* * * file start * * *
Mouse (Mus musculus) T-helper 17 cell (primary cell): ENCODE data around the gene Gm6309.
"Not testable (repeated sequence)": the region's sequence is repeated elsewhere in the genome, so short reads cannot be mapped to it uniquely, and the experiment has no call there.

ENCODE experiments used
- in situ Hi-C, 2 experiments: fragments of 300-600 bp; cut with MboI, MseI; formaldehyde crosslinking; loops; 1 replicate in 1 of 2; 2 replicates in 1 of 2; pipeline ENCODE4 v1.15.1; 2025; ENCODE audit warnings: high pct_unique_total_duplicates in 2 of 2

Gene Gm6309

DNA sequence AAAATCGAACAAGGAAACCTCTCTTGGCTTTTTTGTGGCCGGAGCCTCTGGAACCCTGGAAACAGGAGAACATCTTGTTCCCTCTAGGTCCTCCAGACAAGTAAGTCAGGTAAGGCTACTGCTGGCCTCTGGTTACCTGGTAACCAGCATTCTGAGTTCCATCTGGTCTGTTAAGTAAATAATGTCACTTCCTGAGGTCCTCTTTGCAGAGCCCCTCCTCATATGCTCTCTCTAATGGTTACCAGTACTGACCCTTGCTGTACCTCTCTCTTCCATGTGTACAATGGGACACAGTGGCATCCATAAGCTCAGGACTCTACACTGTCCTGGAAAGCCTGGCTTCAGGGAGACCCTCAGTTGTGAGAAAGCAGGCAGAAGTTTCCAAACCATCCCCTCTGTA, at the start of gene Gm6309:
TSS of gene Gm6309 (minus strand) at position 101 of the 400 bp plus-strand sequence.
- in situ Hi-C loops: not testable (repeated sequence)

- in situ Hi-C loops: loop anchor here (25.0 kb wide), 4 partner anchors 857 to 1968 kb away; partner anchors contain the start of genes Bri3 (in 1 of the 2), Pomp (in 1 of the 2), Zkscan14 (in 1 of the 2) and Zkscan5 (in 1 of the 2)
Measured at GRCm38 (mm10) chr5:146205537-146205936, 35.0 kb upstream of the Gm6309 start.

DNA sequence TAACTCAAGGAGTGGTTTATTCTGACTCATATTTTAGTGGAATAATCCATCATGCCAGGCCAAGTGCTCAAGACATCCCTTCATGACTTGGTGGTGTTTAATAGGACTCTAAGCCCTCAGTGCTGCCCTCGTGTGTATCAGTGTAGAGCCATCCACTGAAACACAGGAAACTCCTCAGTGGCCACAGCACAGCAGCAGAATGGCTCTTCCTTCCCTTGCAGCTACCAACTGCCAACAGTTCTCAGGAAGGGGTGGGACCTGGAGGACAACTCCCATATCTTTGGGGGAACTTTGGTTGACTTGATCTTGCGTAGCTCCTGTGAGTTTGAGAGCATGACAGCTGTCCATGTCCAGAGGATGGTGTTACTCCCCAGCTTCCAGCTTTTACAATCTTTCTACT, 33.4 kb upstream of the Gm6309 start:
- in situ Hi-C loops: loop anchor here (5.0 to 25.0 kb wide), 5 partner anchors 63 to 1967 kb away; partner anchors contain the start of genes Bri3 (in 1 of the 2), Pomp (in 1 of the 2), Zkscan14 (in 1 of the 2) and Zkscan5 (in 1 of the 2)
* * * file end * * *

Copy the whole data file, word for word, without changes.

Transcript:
Mouse (Mus musculus) T-helper 17 cell (primary cell): ENCODE data around the gene Gm6309.
"Not testable (repeated sequence)": the region's sequence is repeated elsewhere in the genome, so short reads cannot be mapped to it uniquely, and the experiment has no call there.

ENCODE experiments used
- in situ Hi-C, 2 experiments: fragments of 300-600 bp; cut with MboI, MseI; formaldehyde crosslinking; loops; 1 replicate in 1 of 2; 2 replicates in 1 of 2; pipeline ENCODE4 v1.15.1; 2025; ENCODE audit warnings: high pct_unique_total_duplicates in 2 of 2

Gene Gm6309

DNA sequence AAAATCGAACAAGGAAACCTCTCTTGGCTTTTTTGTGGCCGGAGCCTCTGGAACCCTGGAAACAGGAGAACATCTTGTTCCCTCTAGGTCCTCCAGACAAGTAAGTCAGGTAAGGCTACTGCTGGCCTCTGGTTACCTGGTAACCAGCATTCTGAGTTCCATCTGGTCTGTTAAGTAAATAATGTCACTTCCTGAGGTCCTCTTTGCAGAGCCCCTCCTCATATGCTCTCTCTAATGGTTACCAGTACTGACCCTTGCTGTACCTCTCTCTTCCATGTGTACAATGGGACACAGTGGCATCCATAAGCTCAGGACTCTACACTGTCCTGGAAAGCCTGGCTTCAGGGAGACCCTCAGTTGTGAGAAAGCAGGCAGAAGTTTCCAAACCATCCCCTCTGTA, at the start of gene Gm6309:
TSS of gene Gm6309 (minus strand) at position 101 of the 400 bp plus-strand sequence.
- in situ Hi-C loops: not testable (repeated sequence)

- in situ Hi-C loops: loop anchor here (25.0 kb wide), 4 partner anchors 857 to 1968 kb away; partner anchors contain the start of genes Bri3 (in 1 of the 2), Pomp (in 1 of the 2), Zkscan14 (in 1 of the 2) and Zkscan5 (in 1 of the 2)
Measured at GRCm38 (mm10) chr5:146205537-146205936, 35.0 kb upstream of the Gm6309 start.

DNA sequence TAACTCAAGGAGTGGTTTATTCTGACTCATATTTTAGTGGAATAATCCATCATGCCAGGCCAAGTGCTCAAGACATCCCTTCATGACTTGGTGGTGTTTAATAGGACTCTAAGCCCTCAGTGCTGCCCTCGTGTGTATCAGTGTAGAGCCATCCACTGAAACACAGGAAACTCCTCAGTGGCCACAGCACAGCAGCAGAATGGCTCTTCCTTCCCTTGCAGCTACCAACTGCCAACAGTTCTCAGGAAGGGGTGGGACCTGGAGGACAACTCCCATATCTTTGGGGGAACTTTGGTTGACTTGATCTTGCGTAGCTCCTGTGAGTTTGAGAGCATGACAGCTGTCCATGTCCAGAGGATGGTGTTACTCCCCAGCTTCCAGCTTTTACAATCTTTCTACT, 33.4 kb upstream of the Gm6309 start:
- in situ Hi-C loops: loop anchor here (5.0 to 25.0 kb wide), 5 partner anchors 63 to 1967 kb away; partner anchors contain the start of genes Bri3 (in 1 of the 2), Pomp (in 1 of the 2), Zkscan14 (in 1 of the 2) and Zkscan5 (in 1 of the 2)